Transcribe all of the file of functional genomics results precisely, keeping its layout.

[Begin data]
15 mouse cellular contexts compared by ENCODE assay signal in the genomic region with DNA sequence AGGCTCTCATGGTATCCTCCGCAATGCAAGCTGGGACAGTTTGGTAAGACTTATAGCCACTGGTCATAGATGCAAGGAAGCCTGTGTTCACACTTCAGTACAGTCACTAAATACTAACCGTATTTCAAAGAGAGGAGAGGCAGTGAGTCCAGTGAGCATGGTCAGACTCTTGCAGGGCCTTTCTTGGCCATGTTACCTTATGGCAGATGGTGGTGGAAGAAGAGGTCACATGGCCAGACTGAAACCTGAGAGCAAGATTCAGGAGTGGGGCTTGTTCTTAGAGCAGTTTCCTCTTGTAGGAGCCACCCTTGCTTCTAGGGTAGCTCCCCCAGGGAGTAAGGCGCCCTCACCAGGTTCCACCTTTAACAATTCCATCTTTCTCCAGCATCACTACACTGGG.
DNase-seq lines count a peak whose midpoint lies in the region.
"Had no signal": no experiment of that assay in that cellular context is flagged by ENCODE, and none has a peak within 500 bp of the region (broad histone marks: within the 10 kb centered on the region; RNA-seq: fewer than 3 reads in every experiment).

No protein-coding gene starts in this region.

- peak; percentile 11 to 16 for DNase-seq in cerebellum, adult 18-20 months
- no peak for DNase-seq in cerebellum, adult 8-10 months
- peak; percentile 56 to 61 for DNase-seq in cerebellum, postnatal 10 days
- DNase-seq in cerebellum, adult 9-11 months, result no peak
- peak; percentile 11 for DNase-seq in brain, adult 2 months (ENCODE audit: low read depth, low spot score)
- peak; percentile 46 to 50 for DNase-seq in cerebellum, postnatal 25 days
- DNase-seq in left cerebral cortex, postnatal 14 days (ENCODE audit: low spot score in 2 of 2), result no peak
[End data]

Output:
15 mouse cellular contexts compared by ENCODE assay signal in the genomic region with DNA sequence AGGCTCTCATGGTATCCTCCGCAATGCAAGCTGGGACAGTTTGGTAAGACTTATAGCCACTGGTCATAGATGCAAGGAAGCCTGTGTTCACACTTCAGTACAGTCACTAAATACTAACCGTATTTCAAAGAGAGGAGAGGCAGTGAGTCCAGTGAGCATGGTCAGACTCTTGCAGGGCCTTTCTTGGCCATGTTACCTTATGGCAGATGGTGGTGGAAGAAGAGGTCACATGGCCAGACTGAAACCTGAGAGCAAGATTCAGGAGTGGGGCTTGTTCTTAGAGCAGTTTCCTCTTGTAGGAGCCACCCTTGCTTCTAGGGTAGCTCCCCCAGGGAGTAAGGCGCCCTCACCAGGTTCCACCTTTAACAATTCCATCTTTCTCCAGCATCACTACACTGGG.
DNase-seq lines count a peak whose midpoint lies in the region.
"Had no signal": no experiment of that assay in that cellular context is flagged by ENCODE, and none has a peak within 500 bp of the region (broad histone marks: within the 10 kb centered on the region; RNA-seq: fewer than 3 reads in every experiment).

No protein-coding gene starts in this region.

- peak; percentile 11 to 16 for DNase-seq in cerebellum, adult 18-20 months
- no peak for DNase-seq in cerebellum, adult 8-10 months
- peak; percentile 56 to 61 for DNase-seq in cerebellum, postnatal 10 days
- DNase-seq in cerebellum, adult 9-11 months, result no peak
- peak; percentile 11 for DNase-seq in brain, adult 2 months (ENCODE audit: low read depth, low spot score)
- peak; percentile 46 to 50 for DNase-seq in cerebellum, postnatal 25 days
- DNase-seq in left cerebral cortex, postnatal 14 days (ENCODE audit: low spot score in 2 of 2), result no peak